On June 23, U.S. District Judge B. Lynn Winmill gave the state two options: either allow electronic signature gathering for 48 days or simply place the Reclaim Idaho initiative on the ballot regardless of the signature requirement. The state chose neither and proceeded to request that the ruling be stayed.

The judge denied the state’s request to stay the order, so the signature gathering for the school funding campaign can proceed on July 9. The state has since filed an emergency motion with the U.S. Court of Appeals for the Ninth Circuit to challenge the lower court’s ruling.

鈥淭he district court order severely and unquestionably disrupts Idaho鈥檚 election,鈥 the state deputy attorney general wrote in the motion.

The deadline to submit 55,057 signatures to qualify the cannabis initiative passed on May 1, shortly after聽the group announced it was suspending petitioning activities because of the health crisis and the stay-at-home social distancing measures the state enacted. The cannabis campaign said it has about 45,000 raw signatures on hand at this point, and they’re confident that can fill the gap if they get the deadline extension and electronic petitioning option.

Under the proposed measure, patients with qualifying conditions could receive medical cannabis recommendations from physicians and then possess up to four ounces of marijuana and grow up to six plants.

While advocates say passing medical marijuana in one of the remaining states without such policies on the books would be a victory for patients in its own right, it could also have outsized federal implications. A House-passed bill to protect banks that service state-legal cannabis businesses from being penalized by federal regulators is聽currently sitting in limbo in a Senate committee聽chaired by a senator who represents the state.

Creating a medical marijuana program in Idaho, which is one of small handful of states that don鈥檛 yet even have limited CBD laws, could put additional pressure on Senate Banking Committee Chairman Mike Crapo (R-ID) to move the financial services legislation in Congress.

Summer Dreams Of Marijuana-Infused Slushies Are Melted By Oklahoma Regulators

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Summer Dreams Of Marijuana-Infused Slushies Are Melted By Oklahoma Regulators

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Bad news for Oklahoma medical marijuana patients trying to beat the summer heat with a marijuana-infused slushy: State regulators say the icy beverages 鈥渁re unlikely to meet requirements set forth in Oklahoma statutes and rules鈥 for cannabis products.

As the weather heats up, THC-infused slushy machines have been popping up at more and more Oklahoma dispensaries. Made by companies such as Glazees, which offers flavors such as watermelon and blue raspberry, the THC-infused drinks sell for about $12-$15.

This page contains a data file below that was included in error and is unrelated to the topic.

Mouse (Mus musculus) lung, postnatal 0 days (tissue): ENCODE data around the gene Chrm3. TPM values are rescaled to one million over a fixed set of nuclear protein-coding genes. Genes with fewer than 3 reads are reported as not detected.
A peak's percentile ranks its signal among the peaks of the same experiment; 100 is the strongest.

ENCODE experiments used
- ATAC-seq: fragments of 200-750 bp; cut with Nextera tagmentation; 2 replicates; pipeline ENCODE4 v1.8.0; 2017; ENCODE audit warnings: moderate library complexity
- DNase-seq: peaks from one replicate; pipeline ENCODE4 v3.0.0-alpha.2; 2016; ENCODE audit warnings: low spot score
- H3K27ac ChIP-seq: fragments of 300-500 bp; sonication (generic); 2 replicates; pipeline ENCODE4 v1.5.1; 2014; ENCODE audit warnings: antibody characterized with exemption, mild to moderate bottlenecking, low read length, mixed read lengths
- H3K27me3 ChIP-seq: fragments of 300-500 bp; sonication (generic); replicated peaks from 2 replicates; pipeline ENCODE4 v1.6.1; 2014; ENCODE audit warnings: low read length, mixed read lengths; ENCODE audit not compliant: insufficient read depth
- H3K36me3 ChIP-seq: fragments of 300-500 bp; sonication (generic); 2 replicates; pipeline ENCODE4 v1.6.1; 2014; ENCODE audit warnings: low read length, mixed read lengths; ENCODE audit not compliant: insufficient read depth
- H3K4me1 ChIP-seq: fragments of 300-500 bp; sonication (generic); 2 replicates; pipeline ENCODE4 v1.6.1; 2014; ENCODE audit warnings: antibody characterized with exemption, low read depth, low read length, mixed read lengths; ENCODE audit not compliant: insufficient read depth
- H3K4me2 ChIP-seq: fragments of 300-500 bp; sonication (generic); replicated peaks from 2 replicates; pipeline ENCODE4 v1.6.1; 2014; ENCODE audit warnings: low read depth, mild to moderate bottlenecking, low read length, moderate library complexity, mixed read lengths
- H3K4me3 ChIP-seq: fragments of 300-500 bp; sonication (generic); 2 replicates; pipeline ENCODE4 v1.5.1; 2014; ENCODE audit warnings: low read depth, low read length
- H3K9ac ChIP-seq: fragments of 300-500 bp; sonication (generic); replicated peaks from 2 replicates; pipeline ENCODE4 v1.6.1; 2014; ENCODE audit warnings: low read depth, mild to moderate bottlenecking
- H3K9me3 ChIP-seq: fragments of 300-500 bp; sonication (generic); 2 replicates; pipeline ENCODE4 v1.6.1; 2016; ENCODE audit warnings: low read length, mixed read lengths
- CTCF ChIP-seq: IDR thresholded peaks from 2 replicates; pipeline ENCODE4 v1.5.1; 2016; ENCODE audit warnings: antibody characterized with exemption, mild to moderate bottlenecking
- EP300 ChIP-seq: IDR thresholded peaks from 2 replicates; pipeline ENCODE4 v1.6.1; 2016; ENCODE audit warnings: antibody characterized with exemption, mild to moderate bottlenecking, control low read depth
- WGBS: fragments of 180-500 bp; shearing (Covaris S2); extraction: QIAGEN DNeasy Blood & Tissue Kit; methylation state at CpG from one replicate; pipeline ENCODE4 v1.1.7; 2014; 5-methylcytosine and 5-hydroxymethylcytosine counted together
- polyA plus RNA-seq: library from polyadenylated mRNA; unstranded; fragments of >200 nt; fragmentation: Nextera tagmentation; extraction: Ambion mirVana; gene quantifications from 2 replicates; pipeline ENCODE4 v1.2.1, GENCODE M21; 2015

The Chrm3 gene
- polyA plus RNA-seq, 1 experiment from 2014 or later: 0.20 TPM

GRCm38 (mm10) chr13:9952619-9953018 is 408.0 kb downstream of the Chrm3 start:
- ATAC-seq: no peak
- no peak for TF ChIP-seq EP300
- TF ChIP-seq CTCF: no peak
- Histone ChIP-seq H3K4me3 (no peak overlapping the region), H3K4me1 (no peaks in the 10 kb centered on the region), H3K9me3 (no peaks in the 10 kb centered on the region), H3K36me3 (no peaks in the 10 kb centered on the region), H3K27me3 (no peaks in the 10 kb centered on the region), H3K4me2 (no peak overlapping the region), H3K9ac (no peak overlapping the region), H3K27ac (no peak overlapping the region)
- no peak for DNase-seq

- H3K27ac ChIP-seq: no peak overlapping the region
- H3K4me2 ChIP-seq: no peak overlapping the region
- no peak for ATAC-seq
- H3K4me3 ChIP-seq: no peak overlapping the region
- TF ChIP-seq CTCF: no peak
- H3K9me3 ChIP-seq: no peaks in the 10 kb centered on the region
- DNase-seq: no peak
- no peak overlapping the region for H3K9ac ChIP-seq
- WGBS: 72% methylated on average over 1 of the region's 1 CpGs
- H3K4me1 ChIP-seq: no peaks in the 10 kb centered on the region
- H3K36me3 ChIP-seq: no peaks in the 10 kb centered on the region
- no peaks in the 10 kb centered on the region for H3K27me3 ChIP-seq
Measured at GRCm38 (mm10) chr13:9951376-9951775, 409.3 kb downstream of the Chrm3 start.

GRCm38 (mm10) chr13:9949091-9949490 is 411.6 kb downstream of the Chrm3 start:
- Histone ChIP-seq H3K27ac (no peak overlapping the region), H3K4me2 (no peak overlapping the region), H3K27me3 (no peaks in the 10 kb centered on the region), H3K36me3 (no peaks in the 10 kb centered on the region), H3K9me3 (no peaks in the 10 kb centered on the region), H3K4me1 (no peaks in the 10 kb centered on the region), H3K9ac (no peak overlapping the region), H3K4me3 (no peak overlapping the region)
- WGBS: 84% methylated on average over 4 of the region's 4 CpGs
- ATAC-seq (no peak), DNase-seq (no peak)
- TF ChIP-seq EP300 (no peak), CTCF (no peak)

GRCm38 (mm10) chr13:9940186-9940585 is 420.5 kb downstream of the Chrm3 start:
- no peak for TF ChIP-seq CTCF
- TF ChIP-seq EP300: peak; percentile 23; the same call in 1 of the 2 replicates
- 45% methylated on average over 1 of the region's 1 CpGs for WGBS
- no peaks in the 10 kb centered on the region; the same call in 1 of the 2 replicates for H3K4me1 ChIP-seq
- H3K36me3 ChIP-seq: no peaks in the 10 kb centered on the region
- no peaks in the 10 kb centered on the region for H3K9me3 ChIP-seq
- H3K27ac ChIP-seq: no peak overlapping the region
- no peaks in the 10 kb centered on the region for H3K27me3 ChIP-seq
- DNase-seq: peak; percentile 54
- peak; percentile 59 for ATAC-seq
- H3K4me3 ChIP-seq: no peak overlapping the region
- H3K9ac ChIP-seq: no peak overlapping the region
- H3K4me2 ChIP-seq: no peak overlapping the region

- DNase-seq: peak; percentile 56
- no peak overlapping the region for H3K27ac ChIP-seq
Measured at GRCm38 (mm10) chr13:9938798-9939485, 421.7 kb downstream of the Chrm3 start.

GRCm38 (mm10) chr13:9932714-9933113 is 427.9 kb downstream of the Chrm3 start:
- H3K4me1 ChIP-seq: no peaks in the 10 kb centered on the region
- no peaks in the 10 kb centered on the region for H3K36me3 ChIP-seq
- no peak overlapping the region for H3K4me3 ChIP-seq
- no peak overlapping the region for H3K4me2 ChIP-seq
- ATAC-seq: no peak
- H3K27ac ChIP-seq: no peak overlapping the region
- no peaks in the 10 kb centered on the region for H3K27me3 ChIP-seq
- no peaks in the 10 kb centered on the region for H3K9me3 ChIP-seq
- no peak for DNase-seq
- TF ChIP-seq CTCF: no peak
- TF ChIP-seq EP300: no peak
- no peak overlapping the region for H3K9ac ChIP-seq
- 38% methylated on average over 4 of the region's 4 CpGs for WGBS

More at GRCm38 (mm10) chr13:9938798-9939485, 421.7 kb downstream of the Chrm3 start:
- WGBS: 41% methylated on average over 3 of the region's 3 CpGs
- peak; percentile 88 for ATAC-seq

But despite their popularity with some patients, regulators say the slushies fail to comply with a number of state rules, such as a requirement that products be packaged in child-resistant containers. Dispensaries themselves also 鈥渁re not allowed to alter, package, or label products,鈥 regulators said.

State rules further require that all medical marijuana products be tested in their final form. 鈥淚n this instance, the finished product is the slushy mixture to be dispensed to patients/caregivers, not the syrup,鈥 regulators said. 鈥淚f water, ice, or any other substance is added to the product, additional testing is required to ensure the product is safe for consumption and final-product labeling is accurate.鈥

Regulators didn鈥檛 specify how adding water or ice to cannabis products could affect consumer safety, however.

The Oklahoma Medical Marijuana Authority (OMMA) issued the update on Thursday in what it called a 鈥渟lushy-machine guidance鈥 memo. The office said it had received 鈥渕ultiple inquiries regarding the processing and dispensing of marijuana-infused slushies on-site at medical marijuana dispensaries.鈥

The memo was silent, however, on the likelihood of enforcement. As of Friday morning, slushiesstill appeared on menus for some Oklahoma dispensaries.

It鈥檚 not the first obstacle encountered by Oklahoma marijuana businesses, which began popping up across the state voters passed a medical marijuana law in 2018.

Earlier this year, lawmakers passed a wide-ranging medical cannabis expansion bill, which would have allowed out-of-state residents to obtain temporary licenses, permitted licensed businesses to deliver marijuana to customers and eliminated jail time for for first-time possession convictions. But Gov. Kevin Stitt (R) then vetoed the bill, and lawmakers didn’t hold a vote to override the action.

Oklahoma activists also filed a proposed marijuana legalization ballot measure in December, but it鈥檚 unlikely the campaign can gather enough signatures to put the measure before voters this November. Their signature-gathering was largely delayed due to the coronavirus pandemic, and only last week did the state Supreme Court rule that the campaign could initiate petitioning. Supporters now have about 90 days to gather nearly 178,000 signatures from registered voters.

Virginia Lawmakers Announce Plans To Legalize Marijuana, One Day After Decriminalization Takes Effect

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Virginia Lawmakers Announce Plans To Legalize Marijuana, One Day After Decriminalization Takes Effect